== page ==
Aplan has made outstanding contributions to education in minerals and solid fuels processing. He supervised over 50 graduate students in mineral processing and introduced thousands of undergraduates to the concepts of solids processing. He authored over 150 publications in prestigious journals and symposia that continue to illuminate mineral processing aspirants with his findings and knowledge.
His excellence in teaching was affirmed when he received the student-nominated Wilson Outstanding Teaching Award at Penn State. He was awarded the Distinguished Professor Emeritus of Metallurgy and Mineral Processing for Penn State in 1999. He has received prestigious awards of the American Institute of Mining, Metallurgical and Petroleum Engineers (AIME) and the Society for Mining, Metallurgy and Exploration (SME): Richards Award, SME Distinguished Member, Taggart Award, AIME Honorary Member, Gaudin Award and Percy Nichols Award. In 1989, the United Engineering Foundation created the Frank F. Aplan Award in his name “to recognize engineering and scientific contributions that further the understanding of the processing of minerals.” That same year, Aplan was elected to the National Academy of Engineering, the highest recognition that an engineer can achieve for his “contributions to education and research in the mineral industry through the integration of theory and practice covering metallic ores, industrial minerals and coal.”
Ralph E. Bailey
Ralph E. Bailey is a distinguished veteran of the coal industry. The former chairman and CEO of Conoco, Bailey helped mastermind the largest corporate merger of its day when Conoco was acquired by DuPont in 1981. He is regarded not only for his impressive accomplishments as an executive, but also for his staunch commitment to safety, engineering and improving mine operations.
Born in Indiana on March 23, 1924, Bailey married Bettye J. Holder of Elberfeld, Ind., in 1945. He graduated from Purdue University with a BS in Mechanical Engineering in 1949 and joined Peabody Coal (formerly Northern Illinois Coal) as an engineer in 1949, eventually becoming executive vice-president in 1964. While at Peabody, his leadership and creativity paved the way for a new generation of giant shovels and draglines.
In 1965 he joined Consolidation Coal (Consol) as vice-president, and became its president and CEO in 1975. During his tenure at Consol, Bailey implemented many new concept
s, including the first longwall system to operate in eastern bituminous coal at the Shoemaker Mine in 1973. Longwall mining was an advance in underground mine productivity and is now the standard for efficient underground mining. Bailey’s namesake the Bailey mine and its nearby sister mine Enlow Fork in southwestern Pennsylvania are among the most productive and higher-volume underground coal mines in the U.S.
Bailey championed a grassroots program at Consol to greatly improve the health and safety of both underground and surface miners. The dramatic results achieved stimulated industry efforts to do the same. Lost-time accidents, serious injuries and fatalities were all reduced, and fires, floods and explosions were virtually eliminated in most mines. Consol’s “Ralph E. Bailey Safety Trophy” — awarded to operations that worked a million man-hours without a lost time accident — is a reminder of Bailey’s commitment to the safety of his miners.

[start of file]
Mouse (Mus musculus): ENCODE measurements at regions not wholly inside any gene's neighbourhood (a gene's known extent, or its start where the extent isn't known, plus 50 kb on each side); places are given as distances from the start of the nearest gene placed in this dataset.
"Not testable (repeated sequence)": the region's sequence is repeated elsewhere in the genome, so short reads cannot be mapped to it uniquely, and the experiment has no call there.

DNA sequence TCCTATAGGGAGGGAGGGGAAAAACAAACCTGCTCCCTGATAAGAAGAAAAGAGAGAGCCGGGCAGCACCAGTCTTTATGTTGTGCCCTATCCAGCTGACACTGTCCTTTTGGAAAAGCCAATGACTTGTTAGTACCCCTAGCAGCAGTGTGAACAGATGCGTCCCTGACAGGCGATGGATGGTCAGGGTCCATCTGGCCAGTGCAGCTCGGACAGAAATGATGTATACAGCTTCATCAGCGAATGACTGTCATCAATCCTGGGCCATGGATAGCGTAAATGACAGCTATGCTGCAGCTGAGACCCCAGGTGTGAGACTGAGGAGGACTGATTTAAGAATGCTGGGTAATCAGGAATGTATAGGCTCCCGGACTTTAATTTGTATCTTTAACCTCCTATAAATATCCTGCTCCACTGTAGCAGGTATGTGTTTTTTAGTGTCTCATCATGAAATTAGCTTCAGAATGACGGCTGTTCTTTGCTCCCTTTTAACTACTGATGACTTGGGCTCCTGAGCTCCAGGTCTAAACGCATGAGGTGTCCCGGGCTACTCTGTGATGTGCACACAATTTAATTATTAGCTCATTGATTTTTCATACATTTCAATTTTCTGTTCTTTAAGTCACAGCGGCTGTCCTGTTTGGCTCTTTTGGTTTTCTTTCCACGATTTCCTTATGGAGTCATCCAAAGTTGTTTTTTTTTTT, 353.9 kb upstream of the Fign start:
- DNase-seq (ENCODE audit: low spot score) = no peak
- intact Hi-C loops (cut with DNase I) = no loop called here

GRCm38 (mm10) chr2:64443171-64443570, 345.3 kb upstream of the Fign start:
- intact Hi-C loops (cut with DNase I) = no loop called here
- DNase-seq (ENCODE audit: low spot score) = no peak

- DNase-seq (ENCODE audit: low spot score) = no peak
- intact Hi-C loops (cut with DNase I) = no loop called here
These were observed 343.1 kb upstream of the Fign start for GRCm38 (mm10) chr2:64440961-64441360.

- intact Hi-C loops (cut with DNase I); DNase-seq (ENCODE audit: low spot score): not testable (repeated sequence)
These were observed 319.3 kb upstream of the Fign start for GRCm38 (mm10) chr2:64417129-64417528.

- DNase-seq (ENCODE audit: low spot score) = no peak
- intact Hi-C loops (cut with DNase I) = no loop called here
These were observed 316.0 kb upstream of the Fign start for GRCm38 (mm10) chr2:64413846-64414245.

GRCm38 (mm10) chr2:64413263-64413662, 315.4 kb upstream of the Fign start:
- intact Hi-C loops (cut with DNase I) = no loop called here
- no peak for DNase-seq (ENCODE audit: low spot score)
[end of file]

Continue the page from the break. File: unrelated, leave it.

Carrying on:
Consol was acquired by Continental Oil (Conoco) in 1966. Bailey was named vice-chairman and a director of the parent company, and became Conoco’s chairman and CEO in 1979. He led Conoco in 1981 when it was acquired by E.I. duPont de Nemours & Co. for US$7 billion, the largest corporate acquisition of its time.
Bailey retired from his executive positions at DuPont and Conoco in 1987. During his career, he was the president of the American Mining Congress (AMC) and received AMC’s Distinguished Service Award for his industry contributions. He also served as chairman of the National Petroleum Council, chairman of the Environmental Task Force of the Business Roundtable and director of the American Petroleum Institute. Purdue University awarded him an honorary Doctorate in Engineering in 1979.
John Campbell Greenway
John Campbell Greenway was a man of unique engineering ability, managerial talent, perseverance and a reputation for completing tough jobs. A mining, steel and railroad executive, Greenway also had a distinguished career as a soldier.
Born in Huntsville, Ala., in 1872, Greenway graduated from Yale University with a PhD in engineering and was a celebrated athlete. His early mining employment was cut short when he joined Roosevelt’s Rough Riders in the Spanish-American War and earned a Silver Star for courageous service at the Battle of San Juan Hill. After the war, Greenway resumed his mining career with US Steel, where he led the development of the Western Masabe Iron Ore Range in Minnesota. Asked to move to Bisbee, Ariz., in 1910, he became General Manager of Calumet & Arizona Copper. He was later named General Manager of New Cornelia Copper (NCC) and the Cornelia & Gila Bend Railway.